Volker Rieck runs a German anti-piracy operation, and over the last year or so has been an increasingly vocal — if somewhat unhinged — supporter of Article 13 and the EU Copyright Directive. I won’t link, but a few quick Google searches will find some examples of Rieck trying to build out conspiracy theories of big giant American internet companies secretly running the entirety of the anti-Article 13 push in Europe. You could say that some of them dip into red yarn on a corkboard territory. Of course, as we’ve discussed before, the idea that any attacks on Article 13 are all really because of Google has been a key part of the pro-Article 13 lobbying strategy from the beginning. Of course, as we’ve highlighted, if you look at the actual lobbying, it’s been almost entirely from legacy copyright organizations, with very little coming from the internet industry.
Most notably we regret that the Directive does not strike the right balance between the protection of right holders and the interests of EU citizens and companies. It therefore risks to hinder innovation rather than promote it and to have a negative impact the competitiveness of the European Digital Single Market.
Furthermore, we feel that the Directive lacks legal clarity, will lead to legal uncertainty for many
stakeholders concerned and may encroach upon EU citizens’ rights.
We therefore cannot express our consent with the proposed text of the Directive.
One of the more obnoxious elements of the EU politicians brushing off the concerns of the public concerning the EU Copyright Directive, is their repeated, insulting and incorrect, claim that there really isn’t a public upswell against Articles 11 and 13 and that it’s all just manufactured by Google and „bots“ and „astroturfing.“ We’ve already pointed out that nearly 5 million people have signed the Change.org petition protesting Article 13 — making it the largest petition on that site ever.
Despite ringing denunciations from small EU tech businesses, giant EU entertainment companies, artists‘ groups, technical experts, and human rights experts, and the largest body of concerned citizens in EU history, the EU has concluded its „trilogues“ on the new Copyright Directive, striking a deal that—amazingly—is worse than any in the Directive’s sordid history.
When the EU started planning its new Copyright Directive (the „Copyright in the Digital Single Market Directive“), a group of powerful entertainment industry lobbyists pushed a terrible idea: a mandate that all online platforms would have to create crowdsourced databases of „copyrighted materials“ and then block users from posting anything that matched the contents of those databases.
26 August – 15:00 – voor de Openbare Bibliotheek, Oosterdokskade 143
August 26 – 18:00 – Nedre Ole Bulls plass 3
26. August – 15.00 – Brandenburger Tor
August 26 – 18:00 – plac Wojska Polskiego
26. August – 13:30 – Paulsplatz
26. August – 15.00 – Schloßbergplatz
26. August – 14:00 – Mönkebergbrunnen
August 26 – 12:00 – Narinkkatori
August 26 – 11:00 – Fotoaktion am Marktplatz
26. August – 14:00 – Stephansplatz
August 26 – 18:00 – Rynek
26. August – 10:00 – Domplatte (Blau-Gold-Haus)
August 26 – 18:00 – Rynek Główny
September 8 – 17:00 – Praça de Luís de Camões
August 26 – 11:00 – Prešernov trg
August 26 – 18:00 – Plac Wolności
August 26 – Clemenstorget
25. August – 11:00 – Hauptbahnhof
26. August – 13:00 – Marienplatz
August 26 – 14:30 – Place Jules Joffrin, 75018 Paris
August 26 – 16:00 – Palackého náměstí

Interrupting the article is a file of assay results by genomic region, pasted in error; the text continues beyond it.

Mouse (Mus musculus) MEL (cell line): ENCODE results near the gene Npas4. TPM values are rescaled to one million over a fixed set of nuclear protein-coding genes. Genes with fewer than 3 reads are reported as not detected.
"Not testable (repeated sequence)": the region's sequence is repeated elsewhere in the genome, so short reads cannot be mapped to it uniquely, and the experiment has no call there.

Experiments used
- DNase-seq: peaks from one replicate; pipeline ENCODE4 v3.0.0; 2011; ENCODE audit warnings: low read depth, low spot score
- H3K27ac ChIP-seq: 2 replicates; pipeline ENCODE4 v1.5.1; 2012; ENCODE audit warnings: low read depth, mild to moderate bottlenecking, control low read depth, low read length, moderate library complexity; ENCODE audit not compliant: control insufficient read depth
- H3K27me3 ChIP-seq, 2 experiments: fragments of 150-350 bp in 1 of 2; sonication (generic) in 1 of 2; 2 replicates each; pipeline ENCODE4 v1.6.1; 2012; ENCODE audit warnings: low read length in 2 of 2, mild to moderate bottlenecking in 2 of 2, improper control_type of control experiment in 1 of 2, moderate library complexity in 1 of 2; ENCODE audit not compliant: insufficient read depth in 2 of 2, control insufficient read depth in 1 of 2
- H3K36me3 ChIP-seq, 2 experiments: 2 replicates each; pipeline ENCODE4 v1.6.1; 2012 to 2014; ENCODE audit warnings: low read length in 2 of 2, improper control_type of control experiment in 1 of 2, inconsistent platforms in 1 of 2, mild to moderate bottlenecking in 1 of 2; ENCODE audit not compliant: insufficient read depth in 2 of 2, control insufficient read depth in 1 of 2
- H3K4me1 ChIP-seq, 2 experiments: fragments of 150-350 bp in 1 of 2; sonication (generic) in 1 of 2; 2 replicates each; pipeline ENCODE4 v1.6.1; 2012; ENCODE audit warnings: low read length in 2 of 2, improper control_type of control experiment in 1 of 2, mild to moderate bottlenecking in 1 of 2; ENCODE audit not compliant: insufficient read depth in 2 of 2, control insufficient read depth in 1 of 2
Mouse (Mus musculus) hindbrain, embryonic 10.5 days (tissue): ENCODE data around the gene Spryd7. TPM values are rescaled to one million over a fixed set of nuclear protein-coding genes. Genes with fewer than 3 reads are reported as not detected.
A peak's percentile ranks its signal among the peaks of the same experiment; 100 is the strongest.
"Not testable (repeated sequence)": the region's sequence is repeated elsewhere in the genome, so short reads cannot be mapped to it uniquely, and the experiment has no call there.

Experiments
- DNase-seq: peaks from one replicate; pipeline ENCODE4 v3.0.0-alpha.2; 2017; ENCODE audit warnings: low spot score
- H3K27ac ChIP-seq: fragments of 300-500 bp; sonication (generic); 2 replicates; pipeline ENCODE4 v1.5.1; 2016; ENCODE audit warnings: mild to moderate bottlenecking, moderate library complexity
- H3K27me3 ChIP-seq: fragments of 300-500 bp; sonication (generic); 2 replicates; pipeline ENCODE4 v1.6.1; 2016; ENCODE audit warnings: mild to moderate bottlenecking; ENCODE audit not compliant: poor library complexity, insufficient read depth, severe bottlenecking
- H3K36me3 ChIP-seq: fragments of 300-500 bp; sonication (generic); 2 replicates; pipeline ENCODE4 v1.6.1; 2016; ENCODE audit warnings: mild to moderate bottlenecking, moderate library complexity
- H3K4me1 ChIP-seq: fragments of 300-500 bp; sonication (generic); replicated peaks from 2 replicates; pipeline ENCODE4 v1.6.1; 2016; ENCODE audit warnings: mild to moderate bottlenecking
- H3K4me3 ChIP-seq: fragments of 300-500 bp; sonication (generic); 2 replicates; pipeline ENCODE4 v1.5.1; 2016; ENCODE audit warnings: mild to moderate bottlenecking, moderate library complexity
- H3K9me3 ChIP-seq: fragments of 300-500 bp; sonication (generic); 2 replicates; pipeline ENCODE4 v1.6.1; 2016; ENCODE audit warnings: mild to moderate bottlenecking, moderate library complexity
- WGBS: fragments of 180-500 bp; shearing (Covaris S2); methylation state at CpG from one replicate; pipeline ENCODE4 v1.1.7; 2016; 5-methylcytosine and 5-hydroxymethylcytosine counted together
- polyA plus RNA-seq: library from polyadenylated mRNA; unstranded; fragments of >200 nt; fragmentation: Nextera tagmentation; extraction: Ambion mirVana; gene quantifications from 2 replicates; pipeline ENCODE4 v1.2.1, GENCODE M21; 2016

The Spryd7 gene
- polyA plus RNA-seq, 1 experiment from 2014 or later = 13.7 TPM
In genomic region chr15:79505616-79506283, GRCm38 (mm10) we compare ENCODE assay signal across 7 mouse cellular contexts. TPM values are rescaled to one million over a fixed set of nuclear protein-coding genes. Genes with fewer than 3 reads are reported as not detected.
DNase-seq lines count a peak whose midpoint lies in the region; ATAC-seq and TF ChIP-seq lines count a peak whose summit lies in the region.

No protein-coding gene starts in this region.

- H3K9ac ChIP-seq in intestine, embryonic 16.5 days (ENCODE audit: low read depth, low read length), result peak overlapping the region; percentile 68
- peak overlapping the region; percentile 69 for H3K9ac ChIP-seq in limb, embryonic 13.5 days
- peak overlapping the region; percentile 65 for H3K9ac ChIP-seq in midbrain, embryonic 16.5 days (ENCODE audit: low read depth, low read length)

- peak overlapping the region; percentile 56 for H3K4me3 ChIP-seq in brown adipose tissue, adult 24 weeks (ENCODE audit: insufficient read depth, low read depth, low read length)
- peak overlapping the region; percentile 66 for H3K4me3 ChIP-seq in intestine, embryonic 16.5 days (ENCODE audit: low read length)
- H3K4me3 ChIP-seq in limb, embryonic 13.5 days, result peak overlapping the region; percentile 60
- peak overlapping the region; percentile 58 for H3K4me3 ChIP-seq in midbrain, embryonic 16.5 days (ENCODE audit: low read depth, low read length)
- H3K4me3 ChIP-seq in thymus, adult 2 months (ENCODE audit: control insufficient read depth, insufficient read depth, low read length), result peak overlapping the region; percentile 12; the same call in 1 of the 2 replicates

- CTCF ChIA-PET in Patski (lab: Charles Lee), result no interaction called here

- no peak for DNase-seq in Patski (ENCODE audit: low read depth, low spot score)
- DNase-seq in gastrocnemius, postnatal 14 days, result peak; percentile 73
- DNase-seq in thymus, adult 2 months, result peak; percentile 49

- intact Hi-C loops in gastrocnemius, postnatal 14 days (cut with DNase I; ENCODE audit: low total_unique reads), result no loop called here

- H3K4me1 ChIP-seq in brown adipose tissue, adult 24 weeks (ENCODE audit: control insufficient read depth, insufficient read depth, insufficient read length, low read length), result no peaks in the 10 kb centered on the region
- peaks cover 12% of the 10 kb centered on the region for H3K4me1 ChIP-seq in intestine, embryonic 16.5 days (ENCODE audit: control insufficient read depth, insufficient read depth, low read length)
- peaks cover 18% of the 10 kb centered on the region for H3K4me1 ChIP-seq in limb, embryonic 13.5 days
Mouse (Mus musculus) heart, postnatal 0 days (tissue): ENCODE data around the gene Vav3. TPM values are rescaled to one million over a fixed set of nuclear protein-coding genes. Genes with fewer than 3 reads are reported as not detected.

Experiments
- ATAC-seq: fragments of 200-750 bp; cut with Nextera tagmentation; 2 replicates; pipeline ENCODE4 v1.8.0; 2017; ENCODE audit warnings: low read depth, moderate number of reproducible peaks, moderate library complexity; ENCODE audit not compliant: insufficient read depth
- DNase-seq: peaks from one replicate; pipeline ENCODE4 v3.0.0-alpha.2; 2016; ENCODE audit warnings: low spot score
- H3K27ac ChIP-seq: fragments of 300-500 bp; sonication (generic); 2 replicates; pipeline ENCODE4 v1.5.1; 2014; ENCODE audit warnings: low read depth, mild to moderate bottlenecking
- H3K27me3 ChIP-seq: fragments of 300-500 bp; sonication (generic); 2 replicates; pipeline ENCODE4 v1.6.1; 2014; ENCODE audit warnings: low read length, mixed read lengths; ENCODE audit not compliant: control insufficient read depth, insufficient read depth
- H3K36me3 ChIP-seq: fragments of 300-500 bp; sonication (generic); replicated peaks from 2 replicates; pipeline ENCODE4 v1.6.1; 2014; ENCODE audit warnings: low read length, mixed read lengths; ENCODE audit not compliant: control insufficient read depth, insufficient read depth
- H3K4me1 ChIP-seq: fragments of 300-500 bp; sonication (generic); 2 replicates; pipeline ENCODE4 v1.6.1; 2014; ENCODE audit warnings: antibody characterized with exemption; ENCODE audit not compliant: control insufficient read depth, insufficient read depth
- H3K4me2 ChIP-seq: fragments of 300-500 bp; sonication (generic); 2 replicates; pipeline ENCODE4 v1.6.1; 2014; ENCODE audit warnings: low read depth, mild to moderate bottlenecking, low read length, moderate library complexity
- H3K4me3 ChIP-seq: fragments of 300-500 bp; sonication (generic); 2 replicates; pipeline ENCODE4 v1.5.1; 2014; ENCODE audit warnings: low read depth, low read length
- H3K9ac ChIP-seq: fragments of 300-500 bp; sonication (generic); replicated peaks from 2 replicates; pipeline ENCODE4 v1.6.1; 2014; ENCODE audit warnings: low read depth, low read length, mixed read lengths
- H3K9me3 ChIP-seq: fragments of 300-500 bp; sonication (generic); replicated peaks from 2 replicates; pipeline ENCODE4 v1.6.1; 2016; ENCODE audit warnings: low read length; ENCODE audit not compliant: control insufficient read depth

August 26 – 14:30 – Hôtel de Ville de Rennes
August 26 – 12:00 – Raoul Wallenbergs Torg
26. August – 14:00 – Marienplatz
August 26 – 16:00 – Plac Defilad
26. August – 15.00 – Stephansplatz
August 26 – 18:00 – Rynek, 50-101 Wrocław, Polska
(3.7.2018) The EU Copyright Directive is the first update to European copyright laws since 2001—making it the first time lawmakers have grappled with copyright since the internet became entwined with every facet of our lives. Some of the most prominent technology experts from around the globe have taken issue with several key items in the legislation. In June, Jimmy Wales, the founder of Wikipedia, joined more than 100 tech pioneers to urge European Parliament to reconsider voting in favor of the new regulations. Other signatories on the letter included Vint Cerf, one of the “fathers of the internet,” and Tim Berners-Lee, the inventor of the World Wide Web.
Axel, Junge, geh doch lieber in Würde in Rente. Schlimm genug, dass der Steuerzahler dir eine Altersvorsorge zahlt, deinen Wählern aber nicht. Sei dankbar und halte die Füße still.
Von Bürgerrechtsorganisationen über den Berichterstatter der Vereinten Nationen zur Meinungsfreiheit, die gesamte „Hall of Fame“ der Internet-Pioniere, Service-Provider, die aufstrebende europäische Digitalwirtschaft und nicht zuletzt die Autorinnen und Autoren, die tatsächlichen Urheber jener Artikel, für die von den Verlegern eine „Linksteuer“ erhoben werden soll. Seit sich zuletzt im Netz verbreitet hatte, dass auch die beliebten „Memes“ dadurch kostenpflichtig werden sollten, herrscht ein Proteststurm im Netz, MEPs aller Fraktionen werden mit Protestmails bombardiert.
It’s understandable that people are getting fatigued from all the various attacks on the internet, but as I’ve noted recently, one of the biggest threats to our open internet is the incredibly bad Copyright Directive that is on the verge of being voted on by the EU Parliament’s Legal Affairs Committee.
When it comes to censorship in the name of copyright, we’ve made the point time and again that opening this door an inch will cause supporters of censorship to try to barge through and open it all the way. Inevitably, when a population tries to satiate the entertainment industry by giving them just a little censorship, that industry will ask for more and more and more.
A good example of this can be seen right now in Australia. Like far too many countries, Australia began a site-blocking practice three or so years ago. Currently, the Department of Commnications is asking for feedback on the effectiveness of this practice as well as feedback on each step in the process itself. The way it works in Australia is that rightsholders have to get an initial injunction which then winds its way to a site being blocked as a „pirate site.“ Well, for the largest entertainment industry groups in Australia, the feedback is essentially, „This is great, let’s censor even more!“